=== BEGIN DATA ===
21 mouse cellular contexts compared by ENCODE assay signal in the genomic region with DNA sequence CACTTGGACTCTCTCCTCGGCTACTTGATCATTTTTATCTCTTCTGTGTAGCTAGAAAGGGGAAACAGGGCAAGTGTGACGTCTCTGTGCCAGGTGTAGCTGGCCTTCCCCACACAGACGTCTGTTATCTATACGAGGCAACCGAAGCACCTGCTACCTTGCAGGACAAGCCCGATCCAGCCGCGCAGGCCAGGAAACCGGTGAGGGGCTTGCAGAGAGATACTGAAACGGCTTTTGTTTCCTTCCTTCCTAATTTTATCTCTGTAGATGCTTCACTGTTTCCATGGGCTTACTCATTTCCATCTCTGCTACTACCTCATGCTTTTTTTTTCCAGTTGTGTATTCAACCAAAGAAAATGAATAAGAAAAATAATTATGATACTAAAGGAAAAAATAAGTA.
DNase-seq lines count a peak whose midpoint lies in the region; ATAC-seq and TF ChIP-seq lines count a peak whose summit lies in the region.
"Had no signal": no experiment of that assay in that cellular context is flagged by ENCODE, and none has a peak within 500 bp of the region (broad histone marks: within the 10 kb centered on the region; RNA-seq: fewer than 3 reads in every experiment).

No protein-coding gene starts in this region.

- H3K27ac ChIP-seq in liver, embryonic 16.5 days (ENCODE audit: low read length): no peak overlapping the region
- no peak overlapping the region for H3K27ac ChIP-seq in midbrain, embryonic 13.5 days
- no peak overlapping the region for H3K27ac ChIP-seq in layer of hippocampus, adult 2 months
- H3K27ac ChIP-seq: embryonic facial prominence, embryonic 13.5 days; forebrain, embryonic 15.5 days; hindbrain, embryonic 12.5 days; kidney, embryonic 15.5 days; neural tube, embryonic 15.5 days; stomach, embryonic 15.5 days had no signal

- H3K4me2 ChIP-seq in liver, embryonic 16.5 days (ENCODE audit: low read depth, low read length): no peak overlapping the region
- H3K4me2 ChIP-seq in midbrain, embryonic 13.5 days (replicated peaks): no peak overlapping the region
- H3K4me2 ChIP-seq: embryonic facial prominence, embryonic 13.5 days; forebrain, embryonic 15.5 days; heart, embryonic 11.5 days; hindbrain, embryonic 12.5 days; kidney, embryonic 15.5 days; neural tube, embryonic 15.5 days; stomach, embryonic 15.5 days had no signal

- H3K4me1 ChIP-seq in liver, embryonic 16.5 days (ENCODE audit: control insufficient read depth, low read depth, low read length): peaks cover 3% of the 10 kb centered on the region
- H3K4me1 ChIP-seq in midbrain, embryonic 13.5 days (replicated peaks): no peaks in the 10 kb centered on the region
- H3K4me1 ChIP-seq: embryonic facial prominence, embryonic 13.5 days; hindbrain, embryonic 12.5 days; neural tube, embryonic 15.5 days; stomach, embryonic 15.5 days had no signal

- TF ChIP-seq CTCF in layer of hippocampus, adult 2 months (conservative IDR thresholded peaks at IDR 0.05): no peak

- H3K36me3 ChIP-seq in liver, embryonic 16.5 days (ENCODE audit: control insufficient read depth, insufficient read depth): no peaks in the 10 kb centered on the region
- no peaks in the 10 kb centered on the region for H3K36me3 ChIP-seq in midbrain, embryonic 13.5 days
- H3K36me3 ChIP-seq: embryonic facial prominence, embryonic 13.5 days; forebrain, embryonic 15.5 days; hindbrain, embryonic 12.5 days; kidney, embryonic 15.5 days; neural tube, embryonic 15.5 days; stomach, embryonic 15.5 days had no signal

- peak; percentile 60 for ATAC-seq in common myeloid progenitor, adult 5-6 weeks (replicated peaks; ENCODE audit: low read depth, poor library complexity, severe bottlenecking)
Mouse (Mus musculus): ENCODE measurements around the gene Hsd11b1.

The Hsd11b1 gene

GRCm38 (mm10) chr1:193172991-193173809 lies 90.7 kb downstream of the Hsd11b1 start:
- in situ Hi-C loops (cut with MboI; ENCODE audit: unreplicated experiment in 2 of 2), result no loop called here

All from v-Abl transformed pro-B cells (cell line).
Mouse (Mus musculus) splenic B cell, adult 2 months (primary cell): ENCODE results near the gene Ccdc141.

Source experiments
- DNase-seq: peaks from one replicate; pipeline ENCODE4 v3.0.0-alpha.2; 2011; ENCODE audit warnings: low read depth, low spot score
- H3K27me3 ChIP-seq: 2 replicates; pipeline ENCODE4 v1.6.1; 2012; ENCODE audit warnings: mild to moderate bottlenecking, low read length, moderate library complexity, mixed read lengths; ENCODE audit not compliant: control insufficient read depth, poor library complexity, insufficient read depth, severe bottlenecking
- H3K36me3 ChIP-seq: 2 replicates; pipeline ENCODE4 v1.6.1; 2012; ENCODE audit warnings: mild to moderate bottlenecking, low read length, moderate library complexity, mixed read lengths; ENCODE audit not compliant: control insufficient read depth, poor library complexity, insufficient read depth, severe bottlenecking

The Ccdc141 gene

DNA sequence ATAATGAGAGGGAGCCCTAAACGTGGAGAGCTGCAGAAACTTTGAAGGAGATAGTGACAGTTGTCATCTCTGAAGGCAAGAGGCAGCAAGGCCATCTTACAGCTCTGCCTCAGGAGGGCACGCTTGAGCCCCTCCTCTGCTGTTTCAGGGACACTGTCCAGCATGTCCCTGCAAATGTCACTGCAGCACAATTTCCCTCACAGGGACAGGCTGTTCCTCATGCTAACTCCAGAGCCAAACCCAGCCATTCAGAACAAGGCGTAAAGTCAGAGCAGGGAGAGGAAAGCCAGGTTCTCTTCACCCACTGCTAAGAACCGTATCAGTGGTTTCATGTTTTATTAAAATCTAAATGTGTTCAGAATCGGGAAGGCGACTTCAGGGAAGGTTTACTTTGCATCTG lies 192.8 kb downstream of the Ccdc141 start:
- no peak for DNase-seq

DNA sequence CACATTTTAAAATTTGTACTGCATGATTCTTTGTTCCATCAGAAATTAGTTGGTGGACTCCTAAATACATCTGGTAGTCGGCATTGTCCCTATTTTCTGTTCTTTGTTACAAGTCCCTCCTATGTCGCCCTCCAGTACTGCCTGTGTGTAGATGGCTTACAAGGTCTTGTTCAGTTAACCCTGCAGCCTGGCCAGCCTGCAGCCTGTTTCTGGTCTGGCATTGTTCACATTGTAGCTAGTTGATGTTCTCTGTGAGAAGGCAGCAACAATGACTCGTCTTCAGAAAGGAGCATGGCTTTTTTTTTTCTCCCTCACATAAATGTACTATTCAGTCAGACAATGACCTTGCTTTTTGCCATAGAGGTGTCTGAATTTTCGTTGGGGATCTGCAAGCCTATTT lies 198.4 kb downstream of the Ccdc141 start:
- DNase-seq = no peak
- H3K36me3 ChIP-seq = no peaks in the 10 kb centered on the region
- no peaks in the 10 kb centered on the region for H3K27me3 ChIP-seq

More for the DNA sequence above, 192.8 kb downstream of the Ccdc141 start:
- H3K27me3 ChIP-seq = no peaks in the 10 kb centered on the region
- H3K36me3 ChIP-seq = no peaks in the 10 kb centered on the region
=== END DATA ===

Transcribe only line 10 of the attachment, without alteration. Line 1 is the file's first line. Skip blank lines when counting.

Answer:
- H3K4me2 ChIP-seq in midbrain, embryonic 13.5 days (replicated peaks): no peak overlapping the region